Review: Five Views on Apologetics
My rating: 3 of 5 stars
Once upon a time, a fellow Christian young man, age 20 or so, like me, invited me to go witnessing in the downtown area where I live. We ran into a young lady who was reading Neale Donald Walsch’s then-popular Conversations with God, some of the worst claptrap ever to proceed from a printing press. I won’t give specifics, but as I began to speak my partner began to feel uncomfortable with my approach. Deeper than that, he disagreed with the doctrine behind it. And he felt the necessity to say so. In front of the girl we were witnessing to. I remember the incredulity on her face: “You guys don’t even agree on this?”
It’s a little disconcerting to see how apparently equally committed and intelligent Christians tear apart each other’s justifications of the Christian faith. So a book like this one is a bit sad, in a way. I’ll put my cards on the table right here by noting that this disagreement by itself disposes me toward presuppositionalism: if even Christian apologists can’t agree on the best strategy for defending and promoting Christian truth, then something deeper must be going on than what the eyes can see. All of these Christians have access to the same divine words and the same divine world. What causes them to come to different conclusions about how to persuade non-Christians to repent and believe the gospel? Presuppositions, I’d think.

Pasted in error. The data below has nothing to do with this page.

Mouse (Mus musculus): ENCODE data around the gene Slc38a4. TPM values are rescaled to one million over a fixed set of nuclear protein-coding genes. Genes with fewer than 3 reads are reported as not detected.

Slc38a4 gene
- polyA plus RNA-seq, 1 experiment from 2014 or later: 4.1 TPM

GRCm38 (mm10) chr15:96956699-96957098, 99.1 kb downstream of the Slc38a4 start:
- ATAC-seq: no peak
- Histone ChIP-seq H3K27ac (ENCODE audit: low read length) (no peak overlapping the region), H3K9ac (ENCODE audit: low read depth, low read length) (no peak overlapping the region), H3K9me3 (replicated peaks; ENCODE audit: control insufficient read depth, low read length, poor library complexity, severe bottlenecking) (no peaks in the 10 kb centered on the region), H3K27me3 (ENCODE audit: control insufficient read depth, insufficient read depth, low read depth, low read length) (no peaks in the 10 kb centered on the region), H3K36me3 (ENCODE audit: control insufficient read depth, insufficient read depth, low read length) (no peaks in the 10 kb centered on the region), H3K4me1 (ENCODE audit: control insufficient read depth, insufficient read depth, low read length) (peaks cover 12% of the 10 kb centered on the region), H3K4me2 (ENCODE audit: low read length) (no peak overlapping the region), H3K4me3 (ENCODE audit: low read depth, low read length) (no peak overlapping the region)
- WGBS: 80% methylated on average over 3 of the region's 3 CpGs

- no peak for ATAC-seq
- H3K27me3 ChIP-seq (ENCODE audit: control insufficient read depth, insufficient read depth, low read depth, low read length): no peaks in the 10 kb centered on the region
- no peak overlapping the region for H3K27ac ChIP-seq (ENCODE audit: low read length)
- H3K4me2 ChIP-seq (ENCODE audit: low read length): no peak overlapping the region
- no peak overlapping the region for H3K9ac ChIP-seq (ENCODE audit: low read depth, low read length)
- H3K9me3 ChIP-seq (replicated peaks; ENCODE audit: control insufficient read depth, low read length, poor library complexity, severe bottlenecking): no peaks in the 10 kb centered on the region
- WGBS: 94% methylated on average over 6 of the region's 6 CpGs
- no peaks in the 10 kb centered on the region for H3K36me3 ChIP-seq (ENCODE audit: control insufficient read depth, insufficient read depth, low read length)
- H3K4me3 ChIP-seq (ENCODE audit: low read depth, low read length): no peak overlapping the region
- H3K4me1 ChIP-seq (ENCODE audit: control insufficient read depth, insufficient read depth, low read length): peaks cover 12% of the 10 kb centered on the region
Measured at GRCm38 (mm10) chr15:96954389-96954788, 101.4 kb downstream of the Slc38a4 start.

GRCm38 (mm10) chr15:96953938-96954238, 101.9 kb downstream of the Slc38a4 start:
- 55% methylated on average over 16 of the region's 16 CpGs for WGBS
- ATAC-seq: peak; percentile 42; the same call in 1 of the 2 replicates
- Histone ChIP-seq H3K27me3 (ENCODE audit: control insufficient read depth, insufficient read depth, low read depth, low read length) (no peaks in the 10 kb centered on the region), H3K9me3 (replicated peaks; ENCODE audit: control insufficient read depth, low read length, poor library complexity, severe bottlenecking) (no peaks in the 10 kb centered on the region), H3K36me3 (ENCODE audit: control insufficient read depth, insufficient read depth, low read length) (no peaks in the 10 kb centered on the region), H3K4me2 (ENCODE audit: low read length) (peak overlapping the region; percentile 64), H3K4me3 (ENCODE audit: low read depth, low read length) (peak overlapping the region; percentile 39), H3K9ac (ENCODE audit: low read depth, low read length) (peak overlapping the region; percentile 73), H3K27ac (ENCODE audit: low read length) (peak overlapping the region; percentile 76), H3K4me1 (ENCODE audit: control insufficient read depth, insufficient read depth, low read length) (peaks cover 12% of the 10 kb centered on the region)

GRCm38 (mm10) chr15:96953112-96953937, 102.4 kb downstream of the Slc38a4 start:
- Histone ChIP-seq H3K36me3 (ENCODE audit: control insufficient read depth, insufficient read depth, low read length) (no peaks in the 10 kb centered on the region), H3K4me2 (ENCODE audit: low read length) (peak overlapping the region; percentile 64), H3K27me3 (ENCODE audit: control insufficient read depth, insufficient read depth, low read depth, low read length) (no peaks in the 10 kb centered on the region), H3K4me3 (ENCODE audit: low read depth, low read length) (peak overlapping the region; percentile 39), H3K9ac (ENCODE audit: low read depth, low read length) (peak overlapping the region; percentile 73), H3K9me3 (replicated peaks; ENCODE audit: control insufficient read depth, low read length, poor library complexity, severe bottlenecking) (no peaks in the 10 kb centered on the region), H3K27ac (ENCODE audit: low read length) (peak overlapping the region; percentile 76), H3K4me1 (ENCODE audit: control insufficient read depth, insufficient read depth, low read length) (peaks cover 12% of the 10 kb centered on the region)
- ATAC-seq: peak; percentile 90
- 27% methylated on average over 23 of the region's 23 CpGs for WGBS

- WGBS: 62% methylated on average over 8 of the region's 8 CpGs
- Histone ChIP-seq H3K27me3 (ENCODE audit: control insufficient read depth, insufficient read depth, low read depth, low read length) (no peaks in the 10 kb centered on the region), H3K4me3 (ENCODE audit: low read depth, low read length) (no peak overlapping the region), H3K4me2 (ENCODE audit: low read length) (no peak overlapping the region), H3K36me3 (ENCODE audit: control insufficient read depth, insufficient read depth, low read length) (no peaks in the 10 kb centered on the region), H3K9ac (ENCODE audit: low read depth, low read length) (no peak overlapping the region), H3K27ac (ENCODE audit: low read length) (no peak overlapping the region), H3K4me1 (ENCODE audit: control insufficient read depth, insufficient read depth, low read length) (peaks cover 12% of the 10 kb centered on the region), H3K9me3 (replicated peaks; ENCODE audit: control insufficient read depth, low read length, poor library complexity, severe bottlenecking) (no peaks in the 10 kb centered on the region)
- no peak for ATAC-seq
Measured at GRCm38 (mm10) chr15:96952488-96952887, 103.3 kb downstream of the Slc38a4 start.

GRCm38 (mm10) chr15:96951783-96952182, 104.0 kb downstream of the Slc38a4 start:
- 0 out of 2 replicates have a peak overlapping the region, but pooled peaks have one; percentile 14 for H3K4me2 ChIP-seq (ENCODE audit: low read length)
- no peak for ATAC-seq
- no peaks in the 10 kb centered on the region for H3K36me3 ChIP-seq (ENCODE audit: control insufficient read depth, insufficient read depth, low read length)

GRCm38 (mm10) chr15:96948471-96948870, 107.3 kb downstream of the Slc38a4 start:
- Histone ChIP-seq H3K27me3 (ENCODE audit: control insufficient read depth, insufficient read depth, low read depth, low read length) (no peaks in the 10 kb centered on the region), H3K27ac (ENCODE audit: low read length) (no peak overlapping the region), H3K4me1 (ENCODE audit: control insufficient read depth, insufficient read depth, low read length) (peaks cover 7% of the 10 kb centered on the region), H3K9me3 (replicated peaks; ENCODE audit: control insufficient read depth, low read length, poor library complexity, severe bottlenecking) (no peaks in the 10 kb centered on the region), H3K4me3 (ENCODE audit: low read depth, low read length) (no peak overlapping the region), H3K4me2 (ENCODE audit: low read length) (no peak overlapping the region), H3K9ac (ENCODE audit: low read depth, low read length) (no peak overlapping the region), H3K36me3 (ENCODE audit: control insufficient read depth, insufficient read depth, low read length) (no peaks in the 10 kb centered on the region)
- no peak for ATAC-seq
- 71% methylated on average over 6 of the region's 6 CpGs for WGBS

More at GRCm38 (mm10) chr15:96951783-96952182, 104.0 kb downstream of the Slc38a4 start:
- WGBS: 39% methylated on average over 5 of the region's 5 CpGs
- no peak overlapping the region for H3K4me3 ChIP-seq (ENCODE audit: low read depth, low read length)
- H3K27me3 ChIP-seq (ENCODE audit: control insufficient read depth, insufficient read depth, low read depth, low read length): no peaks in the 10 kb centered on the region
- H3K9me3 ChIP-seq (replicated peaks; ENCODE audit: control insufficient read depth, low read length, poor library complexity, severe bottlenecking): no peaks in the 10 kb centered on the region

Nonetheless, Habermas, Craig, and Feinberg (particularly the first two, for what it’s worth) did impress me with their acumen, and I’m glad I have their work at my disposal should I ever need it in apologetic conversations. This, I felt, was another reason to go with Frame: his view does a better job accounting for the value of the other views. A presuppositionalist should be happy to point to data in the world and show how they in turn point to God. Evidentialists, on the other hand, seem to dismiss—at least functionally—the importance of presuppositions in human thinking.
Finally, what conservative Protestant could not stir to hear Frame say in his concluding essay that “the most fundamental point of presuppositionalism is the application of sola scriptura to apologetics”? I’m with Frame in wishing the debate would go away; I don’t like disagreeing over evangelistic methodology. But I do feel I have to defend the authority of Scripture.
This book (and I’m sorry I didn’t mention Clark: I felt like his essay meandered too much) is an unfortunate necessity. May God use all of our faltering efforts, no matter what our apologetic perspectives, to bring His sheep into the fold.